Flashy cars, expensive homes, and lucrative endorsement deals are the stuff of everyday life for top-tier professional athletes. Children dream of growing up to be like them, fans refer to them as if they’re the best of friends, and to many people they’re role models, for good or ill. Along with instant celebrity, however, young pro athletes often find themselves earning more money than they ever dreamed, and the pressure to maintain a certain lifestyle can outweigh the need to plan for the future.
“These clients have a compressed timeline to accomplish their goals,” says Carolyn Kaufman, president and CEO of Prim Advisors in Cleveland. “You can’t bounce a ball down the court all your life.”
Prim Advisors, a subsidiary of the financial planning firm Prim Capital Corp., is responsible for educating the players on all 30 teams in the National Basketball Association (NBA) on a host of financial issues. “We cover everything on what financial planning will do for you. What to look for in a team of financial advisors, and how to be sure you have checks and balances in place on your advisors,” Kaufman explains.
“At rookie camp, we teach [the new players] how to handle their checkbooks, their paychecks, and how to get on the right track from the beginning.” Kaufman also provides ndividual planning services for a number of NBA athletes.
Professional athletes and personality/sports entertainment clients are different than traditional high-net-worth clients, she says. Planning for professional athletes is a bit different than planning for most other high achievers: The typical retirement age for professional athletes in most sports is closer to 30, for instance, rather than the typical 55 to 65 for other highly paid executives.
“They have to be cognizant of the fact that they may have a lucrative contract at the moment, but one injury could change that,” she adds. Retiring at such a young age, players have to be sure to set aside enough assets to support themselves and their families for another 60 years or more. Additionally, there is the potential for these clients to be taken advantage of by others, or to spend their money early, leaving them with very little on which to live during retirement. Therefore, the planning has to be pretty intense from the start.
Kaufman, a self-proclaimed traditionalist, started her advisory career helping women–primarily teachers and widows–with their planning needs. Even though she now mostly caters to those with net worths of $1 million and up, her firm does not have a minimum account requirement, and she hasn’t fired any of her lower-net-worth clients. “I still help those clients I started with at the beginning of my career,” she says proudly.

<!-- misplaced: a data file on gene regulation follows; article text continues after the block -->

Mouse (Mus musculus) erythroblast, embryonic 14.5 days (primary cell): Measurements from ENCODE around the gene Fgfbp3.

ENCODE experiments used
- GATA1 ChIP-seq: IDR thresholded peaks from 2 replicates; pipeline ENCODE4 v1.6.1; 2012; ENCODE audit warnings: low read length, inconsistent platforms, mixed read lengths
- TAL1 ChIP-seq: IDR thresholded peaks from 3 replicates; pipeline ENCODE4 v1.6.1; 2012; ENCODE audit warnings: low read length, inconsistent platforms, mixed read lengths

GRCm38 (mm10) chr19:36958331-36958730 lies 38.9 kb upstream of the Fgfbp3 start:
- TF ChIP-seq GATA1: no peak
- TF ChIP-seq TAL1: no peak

Today, including those who are not pro athletes or any other kind of celebrity, she serves about 150 clients. “They are all part of the family,” she adds, “and I really care about what happens to them.”
Pro athletes or not, the largest concern for high-net-worth individuals is maintaining a comfortable lifestyle throughout retirement and ensuring some kind of legacy. Whether it’s taking care of family or establishing a charitable component in their financial plan, Kaufman relieves these concerns by addressing each of her clients’ goals and working them into an overall financial plan. “I look at all the elements in their road map or blueprint,” she says. “Then clients know what they have to do and what priorities have to be established to achieve those goals.”
The New-Client Process
Fee-only Prim Capital currently has about 400 clients, most of which came through referrals.
If someone is referred to her firm as a potential client, Kaufman follows a lengthy screening process to ensure both she and the potential client can create a successful relationship. “They have to be comfortable with us,” she says. “We go through what their needs are and what they want to accomplish. We discuss legalities and the fee schedule.”
More important, she does a risk assessment. “We don’t do exotic things, just basic, comprehensive, integrated planning,” she says. “We don’t have a list of formalized questions to ask,” Kaufman explains. “I have been doing this since 1978 and by this point, it has become second nature.”
Once someone becomes a client, Kaufman begins the data gathering process. “We have an intense, two-hour meeting to get to know the client,” she explains. “That is the most important meeting for me.” Here she discusses risk and reward, timelines, tax sensitivities, and the client’s goals and how to prioritize those goals. “Taxes are just one of the many elements in making a decision,” she says. “We spend time gathering non-quantitative information [as well] and discuss what worked for them in the past.”
In addition to the unique planning needs of professional athletes, their busy travel schedules and public notoriety often make it difficult to dedicate the necessary time to even address their finances. “It’s hard for them to focus during the season,” Kaufman says, but she makes any arrangements necessary to get the job done despite those restrictions.
“The educational presentations we give are during the season and are generally held after practice,” she explains. “The players are required to attend by the NBA players’ union. The union wants to do all it can to make sure that these players have information viable to their needs presented to them in a timely manner.”